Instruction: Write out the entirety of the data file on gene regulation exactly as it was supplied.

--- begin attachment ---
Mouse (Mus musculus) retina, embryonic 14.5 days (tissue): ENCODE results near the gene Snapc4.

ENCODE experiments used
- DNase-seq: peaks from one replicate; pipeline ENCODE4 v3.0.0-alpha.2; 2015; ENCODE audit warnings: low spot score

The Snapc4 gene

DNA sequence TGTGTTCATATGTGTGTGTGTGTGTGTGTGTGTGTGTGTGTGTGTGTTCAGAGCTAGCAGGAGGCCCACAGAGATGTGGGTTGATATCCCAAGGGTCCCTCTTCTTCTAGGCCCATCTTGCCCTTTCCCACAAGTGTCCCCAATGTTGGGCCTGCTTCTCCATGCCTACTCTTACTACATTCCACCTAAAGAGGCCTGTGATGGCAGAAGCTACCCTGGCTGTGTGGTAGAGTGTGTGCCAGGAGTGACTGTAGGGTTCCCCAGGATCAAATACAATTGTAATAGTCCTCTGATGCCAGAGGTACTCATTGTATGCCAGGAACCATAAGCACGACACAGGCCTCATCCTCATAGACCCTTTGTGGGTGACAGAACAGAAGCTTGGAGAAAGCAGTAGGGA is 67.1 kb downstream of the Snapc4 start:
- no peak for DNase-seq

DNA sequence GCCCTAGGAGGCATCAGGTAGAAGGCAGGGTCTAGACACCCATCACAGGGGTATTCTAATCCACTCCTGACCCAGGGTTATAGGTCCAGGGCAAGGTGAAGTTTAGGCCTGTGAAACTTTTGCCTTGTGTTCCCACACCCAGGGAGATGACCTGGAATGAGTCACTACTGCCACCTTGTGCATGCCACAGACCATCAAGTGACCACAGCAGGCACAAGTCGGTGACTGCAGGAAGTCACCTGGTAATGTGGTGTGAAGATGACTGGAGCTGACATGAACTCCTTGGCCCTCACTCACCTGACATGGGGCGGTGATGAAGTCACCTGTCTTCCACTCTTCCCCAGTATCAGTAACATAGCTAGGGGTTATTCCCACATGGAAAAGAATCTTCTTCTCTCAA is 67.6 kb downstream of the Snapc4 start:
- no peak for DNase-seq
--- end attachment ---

Mouse (Mus musculus) retina, embryonic 14.5 days (tissue): ENCODE results near the gene Snapc4.

ENCODE experiments used
- DNase-seq: peaks from one replicate; pipeline ENCODE4 v3.0.0-alpha.2; 2015; ENCODE audit warnings: low spot score

The Snapc4 gene

DNA sequence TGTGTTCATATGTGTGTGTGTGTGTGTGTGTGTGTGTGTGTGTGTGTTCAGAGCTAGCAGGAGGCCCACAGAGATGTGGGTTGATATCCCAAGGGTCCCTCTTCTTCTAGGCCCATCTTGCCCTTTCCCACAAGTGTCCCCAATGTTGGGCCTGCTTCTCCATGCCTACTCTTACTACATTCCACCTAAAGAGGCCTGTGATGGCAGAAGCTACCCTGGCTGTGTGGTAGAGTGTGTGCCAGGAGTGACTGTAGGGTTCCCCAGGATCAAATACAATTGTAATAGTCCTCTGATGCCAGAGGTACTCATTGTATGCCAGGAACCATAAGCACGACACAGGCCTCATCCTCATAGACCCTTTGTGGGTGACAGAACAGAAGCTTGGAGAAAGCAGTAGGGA is 67.1 kb downstream of the Snapc4 start:
- no peak for DNase-seq

DNA sequence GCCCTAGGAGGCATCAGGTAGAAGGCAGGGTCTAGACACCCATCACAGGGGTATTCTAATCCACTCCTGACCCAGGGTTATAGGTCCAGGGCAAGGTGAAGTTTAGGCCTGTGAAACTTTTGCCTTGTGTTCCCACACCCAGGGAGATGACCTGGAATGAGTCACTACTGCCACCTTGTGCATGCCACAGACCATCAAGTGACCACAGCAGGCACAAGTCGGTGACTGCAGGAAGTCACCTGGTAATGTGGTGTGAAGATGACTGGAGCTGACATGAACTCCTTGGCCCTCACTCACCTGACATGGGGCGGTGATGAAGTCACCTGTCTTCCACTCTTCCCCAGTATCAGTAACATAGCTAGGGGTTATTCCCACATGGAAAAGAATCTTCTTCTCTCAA is 67.6 kb downstream of the Snapc4 start:
- no peak for DNase-seq